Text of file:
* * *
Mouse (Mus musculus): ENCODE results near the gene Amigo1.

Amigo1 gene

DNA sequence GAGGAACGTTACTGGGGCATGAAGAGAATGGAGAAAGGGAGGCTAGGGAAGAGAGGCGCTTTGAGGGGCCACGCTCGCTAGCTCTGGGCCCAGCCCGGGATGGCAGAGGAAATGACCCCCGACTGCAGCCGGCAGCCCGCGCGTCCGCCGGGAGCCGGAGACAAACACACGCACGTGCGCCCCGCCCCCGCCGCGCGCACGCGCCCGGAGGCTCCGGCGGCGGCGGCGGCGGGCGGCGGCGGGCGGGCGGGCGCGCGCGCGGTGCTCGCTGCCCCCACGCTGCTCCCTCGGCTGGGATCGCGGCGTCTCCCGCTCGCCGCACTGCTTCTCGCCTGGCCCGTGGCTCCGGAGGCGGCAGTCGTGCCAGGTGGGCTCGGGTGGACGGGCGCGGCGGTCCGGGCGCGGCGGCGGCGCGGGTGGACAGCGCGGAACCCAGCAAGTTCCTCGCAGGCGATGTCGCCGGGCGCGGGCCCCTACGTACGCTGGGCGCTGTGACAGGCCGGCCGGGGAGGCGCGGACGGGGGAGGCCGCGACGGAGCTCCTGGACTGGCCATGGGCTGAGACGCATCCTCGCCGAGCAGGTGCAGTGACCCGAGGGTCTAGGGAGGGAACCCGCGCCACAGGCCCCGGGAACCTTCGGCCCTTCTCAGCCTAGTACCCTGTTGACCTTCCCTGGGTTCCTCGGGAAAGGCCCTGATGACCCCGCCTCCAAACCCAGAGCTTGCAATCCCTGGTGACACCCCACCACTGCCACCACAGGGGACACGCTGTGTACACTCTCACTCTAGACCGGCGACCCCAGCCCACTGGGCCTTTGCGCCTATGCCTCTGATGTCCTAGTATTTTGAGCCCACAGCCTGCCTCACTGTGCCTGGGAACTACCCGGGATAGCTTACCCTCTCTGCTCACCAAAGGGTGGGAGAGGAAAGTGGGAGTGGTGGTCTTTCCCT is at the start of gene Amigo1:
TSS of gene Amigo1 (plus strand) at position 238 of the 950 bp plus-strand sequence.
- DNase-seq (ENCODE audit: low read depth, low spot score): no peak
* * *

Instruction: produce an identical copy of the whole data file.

Mouse (Mus musculus): ENCODE results near the gene Amigo1.

Amigo1 gene

DNA sequence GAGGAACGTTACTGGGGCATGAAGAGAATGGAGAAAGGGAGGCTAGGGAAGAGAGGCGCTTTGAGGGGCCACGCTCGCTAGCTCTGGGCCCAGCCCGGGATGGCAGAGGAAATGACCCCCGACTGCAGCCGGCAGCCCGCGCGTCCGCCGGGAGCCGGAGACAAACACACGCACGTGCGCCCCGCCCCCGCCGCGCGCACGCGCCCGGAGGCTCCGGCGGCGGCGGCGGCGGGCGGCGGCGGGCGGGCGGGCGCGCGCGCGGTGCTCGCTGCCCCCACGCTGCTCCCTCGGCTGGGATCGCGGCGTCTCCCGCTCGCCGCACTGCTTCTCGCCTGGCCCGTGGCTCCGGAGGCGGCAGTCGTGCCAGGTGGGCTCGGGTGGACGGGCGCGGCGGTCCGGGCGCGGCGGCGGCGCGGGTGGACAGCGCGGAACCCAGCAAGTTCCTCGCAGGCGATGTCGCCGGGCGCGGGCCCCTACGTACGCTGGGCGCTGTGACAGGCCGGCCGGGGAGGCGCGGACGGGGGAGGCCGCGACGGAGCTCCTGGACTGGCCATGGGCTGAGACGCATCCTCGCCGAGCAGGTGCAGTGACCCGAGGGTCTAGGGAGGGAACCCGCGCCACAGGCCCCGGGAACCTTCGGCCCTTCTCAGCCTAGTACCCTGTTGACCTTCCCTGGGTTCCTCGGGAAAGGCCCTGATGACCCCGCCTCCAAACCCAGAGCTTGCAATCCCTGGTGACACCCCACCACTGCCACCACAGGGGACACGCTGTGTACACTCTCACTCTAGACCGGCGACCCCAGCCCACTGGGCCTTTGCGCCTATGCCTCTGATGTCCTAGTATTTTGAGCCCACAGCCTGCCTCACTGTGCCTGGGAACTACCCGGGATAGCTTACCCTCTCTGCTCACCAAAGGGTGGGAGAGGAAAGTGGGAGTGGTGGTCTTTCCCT is at the start of gene Amigo1:
TSS of gene Amigo1 (plus strand) at position 238 of the 950 bp plus-strand sequence.
- DNase-seq (ENCODE audit: low read depth, low spot score): no peak